EU PV group urges tariffs 'no'

More than 1,000 “representatives" of the EU PV industry have sent an open letter to key European Commissioners, arguing that tariffs on Chinese PV kit would, on balance, be damaging to the broader EU solar sector.

The letter, orchestrated by the lobbying group Alliance for Affordable Solar Energy (AFASE), is the latest salvo in the battle over whether Europe will follow the US in imposing anti-dumping and anti-subsidy penalties on China-made PV products.

It comes several months before an initial response from the Commission is expected, and follows closely on the heels of the bankruptcy of Chinese solar giant Suntech and the decision of Germany’s Bosch to exit the PV game, raising tensions even higher.

One of two scenarios will play out if duties are put in place, AFASE says.

Either the Chinese modules coming into Europe will simply be replaced by kit produced in other countries, such as Korea, Taiwan and the US.

Or, more likely, the cost of solar energy will simply be made even more uncompetitive, putting thousands of jobs at risk – particularly in downstream areas such as system integration and installation.

Imposing additional duties would be “in blatant contradition” with the decrease in costs that is needed for the EU solar industry to survive and thrive, the 1,024 signatories claim.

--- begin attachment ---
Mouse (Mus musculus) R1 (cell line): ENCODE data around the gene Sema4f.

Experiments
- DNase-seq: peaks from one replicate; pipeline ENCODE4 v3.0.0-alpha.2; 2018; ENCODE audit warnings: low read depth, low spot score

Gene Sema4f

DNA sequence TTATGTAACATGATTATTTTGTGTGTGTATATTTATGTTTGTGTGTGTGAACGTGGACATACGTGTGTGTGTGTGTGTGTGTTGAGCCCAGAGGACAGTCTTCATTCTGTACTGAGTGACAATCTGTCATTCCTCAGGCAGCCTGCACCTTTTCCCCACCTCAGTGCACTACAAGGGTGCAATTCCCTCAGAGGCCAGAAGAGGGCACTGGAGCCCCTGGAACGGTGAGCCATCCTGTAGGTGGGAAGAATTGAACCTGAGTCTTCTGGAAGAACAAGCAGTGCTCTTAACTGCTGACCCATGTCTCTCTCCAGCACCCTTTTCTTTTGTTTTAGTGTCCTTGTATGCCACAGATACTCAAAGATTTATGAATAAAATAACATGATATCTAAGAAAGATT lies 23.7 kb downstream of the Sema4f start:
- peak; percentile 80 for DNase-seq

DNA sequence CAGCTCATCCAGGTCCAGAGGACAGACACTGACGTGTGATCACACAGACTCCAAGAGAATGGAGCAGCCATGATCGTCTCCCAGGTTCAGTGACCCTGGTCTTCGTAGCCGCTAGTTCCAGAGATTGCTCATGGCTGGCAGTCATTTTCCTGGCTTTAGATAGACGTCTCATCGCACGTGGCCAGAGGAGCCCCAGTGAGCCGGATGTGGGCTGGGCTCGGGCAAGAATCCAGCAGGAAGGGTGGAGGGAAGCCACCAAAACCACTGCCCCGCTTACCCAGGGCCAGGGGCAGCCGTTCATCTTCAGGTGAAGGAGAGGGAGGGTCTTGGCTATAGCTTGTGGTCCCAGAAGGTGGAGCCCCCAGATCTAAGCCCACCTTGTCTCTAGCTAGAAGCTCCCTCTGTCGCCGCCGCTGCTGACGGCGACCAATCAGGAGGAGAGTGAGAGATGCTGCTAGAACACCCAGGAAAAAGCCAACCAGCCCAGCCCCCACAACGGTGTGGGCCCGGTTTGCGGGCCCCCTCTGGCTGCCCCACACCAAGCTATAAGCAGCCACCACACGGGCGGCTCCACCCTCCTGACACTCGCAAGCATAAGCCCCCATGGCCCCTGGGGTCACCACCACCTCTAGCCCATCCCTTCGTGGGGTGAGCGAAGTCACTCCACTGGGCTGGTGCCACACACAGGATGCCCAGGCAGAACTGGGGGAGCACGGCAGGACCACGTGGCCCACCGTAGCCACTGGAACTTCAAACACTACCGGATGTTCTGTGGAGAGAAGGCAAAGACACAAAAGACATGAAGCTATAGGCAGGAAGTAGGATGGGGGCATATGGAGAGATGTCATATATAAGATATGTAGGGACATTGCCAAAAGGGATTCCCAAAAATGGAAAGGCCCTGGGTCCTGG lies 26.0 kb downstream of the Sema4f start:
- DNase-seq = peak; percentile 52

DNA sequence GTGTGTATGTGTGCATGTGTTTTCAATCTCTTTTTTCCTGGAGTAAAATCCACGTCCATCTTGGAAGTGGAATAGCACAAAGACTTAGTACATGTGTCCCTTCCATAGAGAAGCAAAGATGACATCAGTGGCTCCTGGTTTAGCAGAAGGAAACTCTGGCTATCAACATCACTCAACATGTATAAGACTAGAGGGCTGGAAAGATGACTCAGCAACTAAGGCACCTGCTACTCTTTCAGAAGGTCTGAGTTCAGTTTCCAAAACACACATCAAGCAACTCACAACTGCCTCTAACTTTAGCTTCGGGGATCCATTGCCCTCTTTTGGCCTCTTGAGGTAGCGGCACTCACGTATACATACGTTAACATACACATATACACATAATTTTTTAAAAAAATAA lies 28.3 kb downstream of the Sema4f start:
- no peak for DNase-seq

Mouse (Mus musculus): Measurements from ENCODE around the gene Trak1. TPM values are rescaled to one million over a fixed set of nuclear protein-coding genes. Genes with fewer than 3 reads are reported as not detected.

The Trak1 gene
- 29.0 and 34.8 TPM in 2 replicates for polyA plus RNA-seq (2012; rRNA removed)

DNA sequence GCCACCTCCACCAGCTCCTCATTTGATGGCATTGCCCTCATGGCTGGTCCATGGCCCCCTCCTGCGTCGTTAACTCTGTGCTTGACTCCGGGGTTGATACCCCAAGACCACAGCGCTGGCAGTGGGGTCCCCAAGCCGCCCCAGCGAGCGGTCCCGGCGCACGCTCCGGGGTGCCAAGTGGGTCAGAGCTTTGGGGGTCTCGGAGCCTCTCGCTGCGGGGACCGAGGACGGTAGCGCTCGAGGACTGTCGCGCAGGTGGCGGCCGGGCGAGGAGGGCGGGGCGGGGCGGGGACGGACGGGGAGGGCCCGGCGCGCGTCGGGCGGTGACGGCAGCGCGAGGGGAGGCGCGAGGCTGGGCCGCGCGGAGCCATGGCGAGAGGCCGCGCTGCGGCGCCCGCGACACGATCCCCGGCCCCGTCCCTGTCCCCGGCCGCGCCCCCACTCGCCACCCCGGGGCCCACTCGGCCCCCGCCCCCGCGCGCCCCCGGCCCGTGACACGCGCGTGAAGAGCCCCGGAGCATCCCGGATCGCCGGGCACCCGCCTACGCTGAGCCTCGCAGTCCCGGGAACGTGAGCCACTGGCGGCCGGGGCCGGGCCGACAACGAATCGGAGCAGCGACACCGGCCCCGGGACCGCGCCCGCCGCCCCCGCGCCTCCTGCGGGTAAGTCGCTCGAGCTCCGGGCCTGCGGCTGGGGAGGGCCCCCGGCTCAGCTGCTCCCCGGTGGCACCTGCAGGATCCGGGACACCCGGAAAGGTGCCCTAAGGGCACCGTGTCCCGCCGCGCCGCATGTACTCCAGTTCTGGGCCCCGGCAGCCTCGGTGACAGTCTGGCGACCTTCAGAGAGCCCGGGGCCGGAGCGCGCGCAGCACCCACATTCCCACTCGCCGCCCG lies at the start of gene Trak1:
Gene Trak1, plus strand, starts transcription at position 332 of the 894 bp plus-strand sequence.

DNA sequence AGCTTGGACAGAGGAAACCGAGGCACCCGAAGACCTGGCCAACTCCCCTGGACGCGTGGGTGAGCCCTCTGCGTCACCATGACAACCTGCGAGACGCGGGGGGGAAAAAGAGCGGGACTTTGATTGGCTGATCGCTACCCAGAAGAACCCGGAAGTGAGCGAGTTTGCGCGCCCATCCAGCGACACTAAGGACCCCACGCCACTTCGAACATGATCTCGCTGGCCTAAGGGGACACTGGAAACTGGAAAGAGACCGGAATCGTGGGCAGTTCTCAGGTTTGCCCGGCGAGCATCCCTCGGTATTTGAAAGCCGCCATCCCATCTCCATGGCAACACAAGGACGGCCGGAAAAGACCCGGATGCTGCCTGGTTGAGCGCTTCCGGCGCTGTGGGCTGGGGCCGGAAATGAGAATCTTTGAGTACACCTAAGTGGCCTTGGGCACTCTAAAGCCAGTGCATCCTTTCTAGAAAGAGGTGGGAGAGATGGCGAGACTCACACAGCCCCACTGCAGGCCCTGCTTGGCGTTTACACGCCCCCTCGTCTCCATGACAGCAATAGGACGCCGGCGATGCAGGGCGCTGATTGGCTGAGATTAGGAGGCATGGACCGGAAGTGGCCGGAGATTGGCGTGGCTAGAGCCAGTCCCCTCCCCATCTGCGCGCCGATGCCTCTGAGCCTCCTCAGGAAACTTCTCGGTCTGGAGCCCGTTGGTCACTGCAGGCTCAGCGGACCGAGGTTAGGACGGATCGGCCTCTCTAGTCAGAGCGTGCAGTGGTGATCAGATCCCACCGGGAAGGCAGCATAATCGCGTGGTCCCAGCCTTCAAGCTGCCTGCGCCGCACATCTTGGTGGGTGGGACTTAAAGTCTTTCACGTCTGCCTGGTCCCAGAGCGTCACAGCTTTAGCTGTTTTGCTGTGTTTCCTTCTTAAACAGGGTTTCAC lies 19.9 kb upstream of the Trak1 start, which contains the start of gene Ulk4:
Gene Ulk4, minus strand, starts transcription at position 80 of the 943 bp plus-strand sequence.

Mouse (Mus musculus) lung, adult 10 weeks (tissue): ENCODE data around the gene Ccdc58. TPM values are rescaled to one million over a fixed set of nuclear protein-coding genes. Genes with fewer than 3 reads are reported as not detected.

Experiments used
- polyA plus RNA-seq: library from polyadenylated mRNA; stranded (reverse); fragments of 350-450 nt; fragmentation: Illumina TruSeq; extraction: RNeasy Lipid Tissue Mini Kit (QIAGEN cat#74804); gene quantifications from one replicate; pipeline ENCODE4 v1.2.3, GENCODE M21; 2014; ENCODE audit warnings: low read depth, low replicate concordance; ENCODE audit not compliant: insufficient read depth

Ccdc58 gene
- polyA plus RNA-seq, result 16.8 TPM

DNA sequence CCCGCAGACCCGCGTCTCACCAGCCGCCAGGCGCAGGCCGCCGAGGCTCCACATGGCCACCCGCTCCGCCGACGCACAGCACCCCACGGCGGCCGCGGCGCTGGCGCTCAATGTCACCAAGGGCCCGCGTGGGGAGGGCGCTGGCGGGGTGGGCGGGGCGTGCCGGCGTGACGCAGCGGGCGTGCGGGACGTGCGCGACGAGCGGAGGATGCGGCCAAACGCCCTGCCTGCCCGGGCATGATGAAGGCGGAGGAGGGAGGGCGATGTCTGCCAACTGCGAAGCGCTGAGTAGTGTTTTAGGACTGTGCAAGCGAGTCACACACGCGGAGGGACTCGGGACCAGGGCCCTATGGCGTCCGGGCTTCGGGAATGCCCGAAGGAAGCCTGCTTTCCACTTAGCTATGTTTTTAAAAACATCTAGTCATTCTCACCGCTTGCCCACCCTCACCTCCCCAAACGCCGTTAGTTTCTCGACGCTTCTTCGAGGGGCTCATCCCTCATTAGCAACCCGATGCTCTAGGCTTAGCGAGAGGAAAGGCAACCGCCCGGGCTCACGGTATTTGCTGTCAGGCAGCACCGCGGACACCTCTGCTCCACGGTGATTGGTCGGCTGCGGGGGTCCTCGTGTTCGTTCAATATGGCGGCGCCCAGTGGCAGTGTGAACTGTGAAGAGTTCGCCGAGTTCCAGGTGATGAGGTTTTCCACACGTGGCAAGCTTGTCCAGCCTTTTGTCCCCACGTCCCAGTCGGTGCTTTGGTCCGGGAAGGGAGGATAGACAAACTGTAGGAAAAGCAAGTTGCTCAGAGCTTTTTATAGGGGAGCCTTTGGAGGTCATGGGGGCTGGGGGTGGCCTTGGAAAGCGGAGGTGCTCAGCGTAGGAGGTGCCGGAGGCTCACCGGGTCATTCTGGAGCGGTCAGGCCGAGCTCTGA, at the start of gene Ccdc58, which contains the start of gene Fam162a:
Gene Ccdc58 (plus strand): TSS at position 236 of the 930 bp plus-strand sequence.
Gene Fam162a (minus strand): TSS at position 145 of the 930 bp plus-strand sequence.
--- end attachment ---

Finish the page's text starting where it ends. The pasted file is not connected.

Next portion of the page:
AFASE has been called a “Chinese funded organisation” by EU ProSun, the SolarWorld-led group of European manufacturers lobbying in favour of tariffs.

The letter was signed by employees from a long list of Europe-based companies and organisations – including Enfinity, Juwi, Fronius and the UK’s Renewable Energy Association – as well as by European employees of Chinese firms like Trina, Suntech and Renesola.

Demand for PV in Europe is expected to decrease for at least the next two years, as Asia becomes the world’s largest market.

EU ProSun argues that Chinese companies are only competitive because they have received cheap finance – and, more recently, financial lifelines – from the Chinese government and state-backed banks.

However, AFASE counters that European producers lost their upper hand through strategic blunders, such as signing onto long-term polysilicon contracts at uncompetitive prices.